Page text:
Honeybee health can be compromised not only by infectious and infesting diseases, but also by the acute or chronic action of certain pesticides. In recent years, there have been numerous reports of colony mortality by Italian beekeepers, and it was deemed necessary to draw up national guidelines with the aim of standardizing sampling active ties. In this paper, we present the results of a survey carried out in Italy from 2015 to 2019, following these guidelines. Residues of 150 pesticides in 696 samples were analyzed by LC-MS/MS and GC-MS/MS. On average, 50% of the honeybee samples were positive for one or more pesticides, insecticides being the most frequently detected, followed by organophosphates and neonicotinoids.
Honeybee health can be compromised not only by infectious and infesting diseases, but also by the acute or chronic action of certain pesticides. In recent years, there have been numerous reports of colony mortality by Italian beekeepers, but the investigations of these losses have been inconsistent, both in relation to the heterogenity of personnel involved (beekeepers, official veterinarians, members of the police force, etc.) and procedures used. It was therefore deemed necessary to draw up national guidelines with the aim of standardizing sampling active ties. In this paper, we present the results of a survey carried out in Italy from 2015 to 2019, following these guidelines. Residues of 150 pesticides in 696 samples were analyzed by LC-MS/MS and GC-MS/MS. On average, 50% of the honeybee samples were positive for one or more pesticides with an average of 2 different pesticides per sample and a maximum of seven active ingredients, some of which had been banned in Europe or were not authorized in Italy. Insecticides were the most frequently detected, mainly belonging to the pyrethroid group (49%, above all tau-fluvalinate), followed by organophosphates (chlorpyrifos, 18%) and neonicotinoids (imidacloprid, 7%). This work provides further evidence of the possible relationship between complex pesticide exposure and honeybee mortality and/or depopulation of hives.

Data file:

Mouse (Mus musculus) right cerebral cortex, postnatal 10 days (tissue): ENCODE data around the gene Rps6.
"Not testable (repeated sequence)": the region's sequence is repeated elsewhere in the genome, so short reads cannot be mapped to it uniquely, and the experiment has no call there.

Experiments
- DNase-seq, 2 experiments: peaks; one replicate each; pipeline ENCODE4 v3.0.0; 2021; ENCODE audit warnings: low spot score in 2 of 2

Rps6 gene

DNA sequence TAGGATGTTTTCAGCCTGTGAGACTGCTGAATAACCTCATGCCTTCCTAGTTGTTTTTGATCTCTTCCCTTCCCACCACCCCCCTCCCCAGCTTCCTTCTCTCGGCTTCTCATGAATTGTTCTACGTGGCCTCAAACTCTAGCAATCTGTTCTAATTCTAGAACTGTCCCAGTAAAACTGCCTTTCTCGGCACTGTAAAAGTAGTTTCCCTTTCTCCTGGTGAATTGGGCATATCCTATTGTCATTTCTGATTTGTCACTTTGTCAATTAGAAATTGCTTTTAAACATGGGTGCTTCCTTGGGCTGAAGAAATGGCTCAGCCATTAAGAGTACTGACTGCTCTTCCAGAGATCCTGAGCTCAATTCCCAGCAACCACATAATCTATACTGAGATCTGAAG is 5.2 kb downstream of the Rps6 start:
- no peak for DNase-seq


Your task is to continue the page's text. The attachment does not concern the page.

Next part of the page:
The data collected following the five-year monitoring survey showed that the application of ministerial guidelines allows the gathering of data on honeybee mortality incidents at national level in a consistent and reliable manner. We have shown that honeybee mortality events are still occurring and widespread, and that honeybees and beehive products are widely exposed to a large number of substances used legally and illegally, in agricultural practices and in beekeeping. In the honeybee matrix, 50% of the samples were found to be positive, while a greater proportion of the other matrices were contaminated. The honeybee is certainly the most interesting matrix for this study but also the most delicate from an analytical point of view, considering that laboratory results may be affected by various factors, from meteorological aspects to beekeeper reporting times and consequently the intervention of the official veterinarian responsible for sampling. This could potentially result in an underestimation of the problem. As a consequence, beekeepers and official veterinarians need to be highly aware and well informed of this problem to ensure that reporting and samplings are as punctual and prompt as possible. It is also important for the laboratory assigned to sample analysis to be aware of the problems linked to the possibility of pesticide concentration decreasing rapidly in dead bees and therefore of the best ways to conserve the samples before analysis. The pesticide panel must also be kept up to date, based on the continuous evolution of the pesticides available on the market. Furthermore, the notification of honeybee killing incidents to the competent national and regional authorities could contribute to increase the awareness of farmers about the possible impact on honeybees of PPPs application. Moreover, this awareness could lead to a more reasonable application of the mitigation measures (established at regional level), such as proper maintenance of PPP application machines together with the use of deflectors to reduce the drifting of active ingredients during treatment, as well as to cut the grass on the orchard or vineyard surface when blossoms are present. The latter measure could strongly reduce the risk of exposure of honeybees to contaminated sources of nectar and pollen, even when the orchard is not blooming.
Our results, based on the appropriate management of bee killing events, as described above, together with laboratory investigations, could contribute to a better understanding of the influence of pesticide mixtures on honeybee health, even at sublethal concentrations. The application, for example, of otherwise sublethal doses of miticides when tau-fluvalinate and coumaphos are simultaneously present in the hive could lead to honeybee mortality. Likewise, great synergy is observed in the laboratory between EBI fungicides at field application rates and pyrethroids used as varroacides. The present type of forensic study cannot demonstrate a direct link between honeybee mortality and pesticide mixtures but does provide us with valid indications of the interactions between active ingredients and therefore the pesticides that warrant further study in the future.
This entry is adapted from the peer-reviewed paper 10.3390/d12010015